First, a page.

I thought about the past year– we had hired a nanny so I could have some time to myself– Blake said it was time to do whatever I wanted, & I said it was time to put every dream I’d been harboring about writing into action. So I took an online course on the road to becoming published, created a website, & watched tutorials on all things Instagram. Numbers were the common denominator here. You need numbers to get published. You need numbers on your e-mail subscriber list. You need numbers for people to find you on Instagram. You need people who aren’t your dad to read your blog. And while I loved the learning & the work, it was also weird doing it alone. Nobody was telling me if I was doing it right or needed to shift anything. I had no idea if I was on the path to success or wasting one of my precious days I was taking away from my kids. I felt a lot of pressure not to waste a second, but I feared that every day. Blake would say, Why don’t you go get a manicure today? And I would scoff & say, That’s not what this time is for! I am here to achieve! But my days slowly became less about finding joy in the work & more about trying not to waste time & see success through numbers. And the numbers weren’t there. I had friends apologizing for not reading my blog. Not only are you not successful, you aren’t even likable– nobody likes you.
The loop played, & I was mad at myself. Everyone else was taking care of my kids because I had a headache, & I’m just laying here having a pity party. My life is such a gift, I told myself. You get two days a week to do whatever you want, & you’re distraught over not having enough Instagram likes? What the hell is wrong with you? I cried some hot, angry tears. Still, not telling anybody. Not even over the three days I was with everyone. Kids are great distractors, & I can reign in emotion like nobody’s business. Everyone said I would cry when I dropped Collins off at her first day of Kindergarten. You don’t know me, I would think. I don’t cry in front of people.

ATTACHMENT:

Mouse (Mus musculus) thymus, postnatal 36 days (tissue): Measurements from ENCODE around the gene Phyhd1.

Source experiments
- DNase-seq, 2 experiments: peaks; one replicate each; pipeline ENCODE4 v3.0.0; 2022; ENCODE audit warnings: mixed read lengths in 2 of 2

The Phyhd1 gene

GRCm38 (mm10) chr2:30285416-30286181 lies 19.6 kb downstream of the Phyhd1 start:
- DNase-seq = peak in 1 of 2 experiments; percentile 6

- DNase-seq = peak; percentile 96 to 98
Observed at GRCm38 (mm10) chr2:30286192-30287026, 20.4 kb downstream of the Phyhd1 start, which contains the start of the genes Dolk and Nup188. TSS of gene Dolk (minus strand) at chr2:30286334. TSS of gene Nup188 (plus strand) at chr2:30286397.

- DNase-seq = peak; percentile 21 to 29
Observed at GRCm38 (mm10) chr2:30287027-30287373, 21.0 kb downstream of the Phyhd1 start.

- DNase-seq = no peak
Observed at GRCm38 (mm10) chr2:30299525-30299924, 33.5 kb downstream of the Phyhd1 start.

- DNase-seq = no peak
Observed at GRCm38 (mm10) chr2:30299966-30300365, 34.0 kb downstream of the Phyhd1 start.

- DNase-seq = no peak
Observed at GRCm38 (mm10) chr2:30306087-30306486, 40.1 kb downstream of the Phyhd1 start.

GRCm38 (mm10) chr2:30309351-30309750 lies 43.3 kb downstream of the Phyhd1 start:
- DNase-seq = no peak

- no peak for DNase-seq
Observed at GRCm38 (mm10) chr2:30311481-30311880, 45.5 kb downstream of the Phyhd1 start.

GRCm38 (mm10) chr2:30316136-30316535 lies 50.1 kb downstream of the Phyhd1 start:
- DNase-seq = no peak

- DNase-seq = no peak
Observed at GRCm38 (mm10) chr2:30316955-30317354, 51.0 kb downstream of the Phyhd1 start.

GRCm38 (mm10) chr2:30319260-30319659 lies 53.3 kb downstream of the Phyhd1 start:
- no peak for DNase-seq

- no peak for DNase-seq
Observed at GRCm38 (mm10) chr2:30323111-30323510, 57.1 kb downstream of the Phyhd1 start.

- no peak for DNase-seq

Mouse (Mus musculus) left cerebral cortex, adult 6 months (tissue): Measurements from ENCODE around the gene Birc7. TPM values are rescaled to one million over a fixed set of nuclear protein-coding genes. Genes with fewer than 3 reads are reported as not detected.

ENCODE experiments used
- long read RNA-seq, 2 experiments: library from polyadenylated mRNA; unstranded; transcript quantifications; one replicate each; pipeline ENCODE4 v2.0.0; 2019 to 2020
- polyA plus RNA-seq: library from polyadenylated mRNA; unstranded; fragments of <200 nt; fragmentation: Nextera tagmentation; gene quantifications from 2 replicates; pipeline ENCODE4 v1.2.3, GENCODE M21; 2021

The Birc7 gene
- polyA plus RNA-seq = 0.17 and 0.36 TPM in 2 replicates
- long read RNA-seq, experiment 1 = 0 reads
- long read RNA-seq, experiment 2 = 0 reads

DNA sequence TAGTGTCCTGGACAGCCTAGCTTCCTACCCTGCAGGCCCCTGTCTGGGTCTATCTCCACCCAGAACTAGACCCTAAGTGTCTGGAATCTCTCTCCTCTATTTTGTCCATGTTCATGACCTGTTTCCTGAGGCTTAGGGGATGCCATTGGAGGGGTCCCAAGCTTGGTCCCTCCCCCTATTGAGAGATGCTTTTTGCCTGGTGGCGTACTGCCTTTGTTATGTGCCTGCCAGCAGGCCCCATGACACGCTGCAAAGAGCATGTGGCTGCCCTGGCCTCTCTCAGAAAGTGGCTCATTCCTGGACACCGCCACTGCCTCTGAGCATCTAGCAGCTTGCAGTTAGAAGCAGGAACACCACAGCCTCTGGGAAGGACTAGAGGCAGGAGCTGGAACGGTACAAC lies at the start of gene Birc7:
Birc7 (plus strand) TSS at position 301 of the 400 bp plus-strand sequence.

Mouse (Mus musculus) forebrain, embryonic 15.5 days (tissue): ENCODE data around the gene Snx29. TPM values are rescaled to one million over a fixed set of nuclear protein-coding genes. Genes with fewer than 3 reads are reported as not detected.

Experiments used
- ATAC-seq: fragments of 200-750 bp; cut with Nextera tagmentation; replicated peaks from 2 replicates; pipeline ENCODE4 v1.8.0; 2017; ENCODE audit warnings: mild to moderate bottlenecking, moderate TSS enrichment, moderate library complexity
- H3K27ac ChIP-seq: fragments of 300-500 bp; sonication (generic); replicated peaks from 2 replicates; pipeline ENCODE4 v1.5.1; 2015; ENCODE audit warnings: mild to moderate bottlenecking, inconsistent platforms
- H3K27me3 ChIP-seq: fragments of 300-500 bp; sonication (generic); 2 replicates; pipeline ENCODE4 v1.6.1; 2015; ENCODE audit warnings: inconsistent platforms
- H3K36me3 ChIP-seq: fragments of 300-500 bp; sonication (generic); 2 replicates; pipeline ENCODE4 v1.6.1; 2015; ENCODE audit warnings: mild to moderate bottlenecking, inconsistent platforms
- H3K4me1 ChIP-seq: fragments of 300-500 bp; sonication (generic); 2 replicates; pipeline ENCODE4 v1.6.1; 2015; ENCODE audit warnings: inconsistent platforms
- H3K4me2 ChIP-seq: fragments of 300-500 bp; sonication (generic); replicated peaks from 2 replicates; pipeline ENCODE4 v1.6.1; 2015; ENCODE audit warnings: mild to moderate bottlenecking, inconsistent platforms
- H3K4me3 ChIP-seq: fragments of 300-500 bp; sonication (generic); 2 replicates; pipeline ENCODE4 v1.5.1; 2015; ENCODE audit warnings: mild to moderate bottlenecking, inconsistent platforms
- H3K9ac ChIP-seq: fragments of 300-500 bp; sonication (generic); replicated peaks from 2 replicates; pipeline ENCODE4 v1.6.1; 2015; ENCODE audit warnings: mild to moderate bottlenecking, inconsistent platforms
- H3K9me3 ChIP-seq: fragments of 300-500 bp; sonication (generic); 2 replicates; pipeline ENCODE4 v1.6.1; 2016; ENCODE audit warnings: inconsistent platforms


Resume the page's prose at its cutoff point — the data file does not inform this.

I couldn’t exactly shake everything I was feeling, but I did think of my girls right away. I didn’t want them to ever think about themselves how I was thinking about myself at that moment. I wanted them to be confident in who they were & love themselves– & I needed to show them what that looks like. So I came up with a plan. I got off Instagram. I wanted to teach myself that my identity could not be diminished if Instagram disappeared off the face of the Earth. I wanted to remind myself what it looked like to live in the present moment & only take pictures for myself– not to post. It only took two or three days before this felt incredibly freeing.
I focused on my health. I went to my doctor to have blood work done to see how I needed to balance my supplements to prevent future migraines. I started going to a chiropractor (I’m convinced that’s what made my headache finally hit the road), & I started going to counseling. I’ve always been fan of counseling, but it’s also time consuming, & that didn’t fit in my use-every-minute-well mode last year. But this summer, I committed to taking care of myself. And to be real, I hated a lot of it– it felt like a lot of time wasted driving to appointments & waiting. Efficiency felt lost. But I knew it wouldn’t be forever, & this was the hard work my heart needed to prepare for whatever was next. The Joy in the work would return, I knew. I wouldn’t worry about being likable or finding success through numbers. I was learning how to love myself.
We started practicing last week to get Collins ready for kindergarten. So now every morning, we say it together:
I am smart. I am kind. I am brave. I can do anything. And I love myself.